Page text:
Chianti is one of the most well-known wines in the world. It is produced in great quantities and in varying qualities in the Tuscany region of Italy. Tuscany is a beautiful and highly visited area in the center of Italy that includes the cities of Florence and Siena. The weather is warm and dry and the soil is excellent for wine growing.
Wines have been produced in Tuscany since well before the Roman Empire. The early wine growers learned how to graft vines and to create hybrids and the wine quickly improved in both yield and quality. Tuscany’s ancient relationship with wine-making has been recognized by wine appreciators worldwide.
Many people in the US think of Chianti as a quintessential, inexpensive, but very drinkable wine. They may associate it with a red checkered tablecloth mom and pop spaghetti restaurant. Though this may still be true in some cases, recent controls on production have improved the overall quality of the wine.
There are a variety of denominations or regions in which Chianti is grown and the bottles are labeled as “Chianti” plus the name of the region. Three of the most well-known examples are the following:
- Chianti Classico (grown around Florence and Siena)
- Chianti Florentini (from the region around Florence)
- Chianti Rufina (near Rufina)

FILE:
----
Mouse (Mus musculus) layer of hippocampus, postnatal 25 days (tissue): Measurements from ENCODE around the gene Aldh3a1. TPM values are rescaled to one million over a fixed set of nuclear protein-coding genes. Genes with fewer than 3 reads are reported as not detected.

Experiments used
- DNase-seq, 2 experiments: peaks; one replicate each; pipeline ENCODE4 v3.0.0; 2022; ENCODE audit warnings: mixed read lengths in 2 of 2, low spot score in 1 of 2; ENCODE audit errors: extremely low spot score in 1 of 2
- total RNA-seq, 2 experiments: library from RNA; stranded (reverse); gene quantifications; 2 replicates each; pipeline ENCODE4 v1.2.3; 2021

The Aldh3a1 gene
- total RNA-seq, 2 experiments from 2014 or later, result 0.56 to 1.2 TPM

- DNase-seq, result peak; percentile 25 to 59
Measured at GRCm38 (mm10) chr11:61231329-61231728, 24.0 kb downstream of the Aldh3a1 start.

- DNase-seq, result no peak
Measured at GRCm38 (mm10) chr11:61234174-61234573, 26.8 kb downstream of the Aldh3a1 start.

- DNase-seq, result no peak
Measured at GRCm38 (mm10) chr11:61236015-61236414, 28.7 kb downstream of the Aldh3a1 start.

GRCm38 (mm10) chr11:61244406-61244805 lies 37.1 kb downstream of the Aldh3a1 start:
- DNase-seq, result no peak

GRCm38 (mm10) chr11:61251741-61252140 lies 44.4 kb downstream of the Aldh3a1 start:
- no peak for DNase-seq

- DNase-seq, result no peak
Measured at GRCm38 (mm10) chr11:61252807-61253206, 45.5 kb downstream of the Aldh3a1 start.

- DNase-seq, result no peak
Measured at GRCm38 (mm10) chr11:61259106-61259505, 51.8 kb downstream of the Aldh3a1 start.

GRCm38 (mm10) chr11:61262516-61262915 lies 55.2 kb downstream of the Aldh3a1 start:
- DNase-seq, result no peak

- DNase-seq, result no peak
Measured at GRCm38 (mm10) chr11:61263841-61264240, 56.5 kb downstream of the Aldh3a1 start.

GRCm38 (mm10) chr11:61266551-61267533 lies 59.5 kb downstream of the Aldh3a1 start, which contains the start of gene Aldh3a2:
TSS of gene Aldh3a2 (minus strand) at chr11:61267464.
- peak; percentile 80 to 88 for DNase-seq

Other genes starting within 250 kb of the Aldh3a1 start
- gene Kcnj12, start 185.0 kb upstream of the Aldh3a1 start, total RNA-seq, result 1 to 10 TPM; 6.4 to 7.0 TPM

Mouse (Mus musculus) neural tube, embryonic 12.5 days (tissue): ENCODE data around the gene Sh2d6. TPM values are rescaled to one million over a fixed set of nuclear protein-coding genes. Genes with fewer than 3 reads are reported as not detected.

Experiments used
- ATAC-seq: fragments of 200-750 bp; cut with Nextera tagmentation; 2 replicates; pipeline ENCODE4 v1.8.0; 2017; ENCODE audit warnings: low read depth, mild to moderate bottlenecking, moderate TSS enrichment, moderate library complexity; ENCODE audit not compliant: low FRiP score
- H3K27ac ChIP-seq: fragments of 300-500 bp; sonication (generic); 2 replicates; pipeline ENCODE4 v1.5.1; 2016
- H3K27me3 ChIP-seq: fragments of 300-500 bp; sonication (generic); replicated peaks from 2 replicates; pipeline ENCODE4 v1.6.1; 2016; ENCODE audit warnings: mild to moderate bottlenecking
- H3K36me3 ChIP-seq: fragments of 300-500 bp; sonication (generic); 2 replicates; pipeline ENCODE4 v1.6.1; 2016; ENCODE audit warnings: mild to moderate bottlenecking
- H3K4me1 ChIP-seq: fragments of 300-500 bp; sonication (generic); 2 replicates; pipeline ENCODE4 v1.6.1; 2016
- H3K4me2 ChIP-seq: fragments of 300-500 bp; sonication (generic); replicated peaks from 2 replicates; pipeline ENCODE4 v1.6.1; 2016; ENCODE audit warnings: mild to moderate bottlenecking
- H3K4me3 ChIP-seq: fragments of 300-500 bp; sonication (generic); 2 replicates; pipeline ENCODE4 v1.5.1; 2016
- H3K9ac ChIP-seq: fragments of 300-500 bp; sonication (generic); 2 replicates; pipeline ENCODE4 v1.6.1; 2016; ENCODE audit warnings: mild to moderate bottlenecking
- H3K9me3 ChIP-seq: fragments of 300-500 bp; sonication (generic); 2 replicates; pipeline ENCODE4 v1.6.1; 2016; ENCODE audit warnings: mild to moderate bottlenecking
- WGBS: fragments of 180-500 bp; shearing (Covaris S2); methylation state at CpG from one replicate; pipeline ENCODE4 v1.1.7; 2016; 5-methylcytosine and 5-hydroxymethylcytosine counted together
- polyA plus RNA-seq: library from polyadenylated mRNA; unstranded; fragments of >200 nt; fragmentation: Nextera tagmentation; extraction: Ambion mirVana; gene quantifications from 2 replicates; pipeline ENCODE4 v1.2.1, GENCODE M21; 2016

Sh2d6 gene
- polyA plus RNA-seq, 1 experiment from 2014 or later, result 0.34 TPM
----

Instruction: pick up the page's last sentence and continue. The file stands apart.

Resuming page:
At one time Chiantis were generally distributed in squat bottles with a straw basket around them, but this tradition has abated and most Chiantis are now found in regular bottles. Chianti is normally a blend of mostly red grapes, but with some white grapes for balance. The classic recipe is about 70% Sangiovese, 15% Canaiolo and 15% Malvasia bianca but there are many variations. Some Chiantis may be entirely Sangiovese.
Chianti which has been aged more than three years may be labeled as Riserva. The wines that are made to higher standards, with controls on the yields and processing may be labeled as Chianti Superiore.
Three Chiantis recently recommend by foodandwine.com are the following:
2010 Toscolo Chianti ($10). This is a very basic Chianti but one that displays the full fruited character of the vine.
2009 Badia a Coltibuono Chianti Classico ($18). You’ll find this one to be a bit richer than the Toscolo. It’s a good example of how Chianit Classico can be full-bodied and fruity.
2007 Ruffino Riserva Ducale Chianti Classico ($22). This is a reserve Chianti. It is a bit more expensive, but because it is from the large vintner Ruffino you’ll probably be able to find it in your local wine store.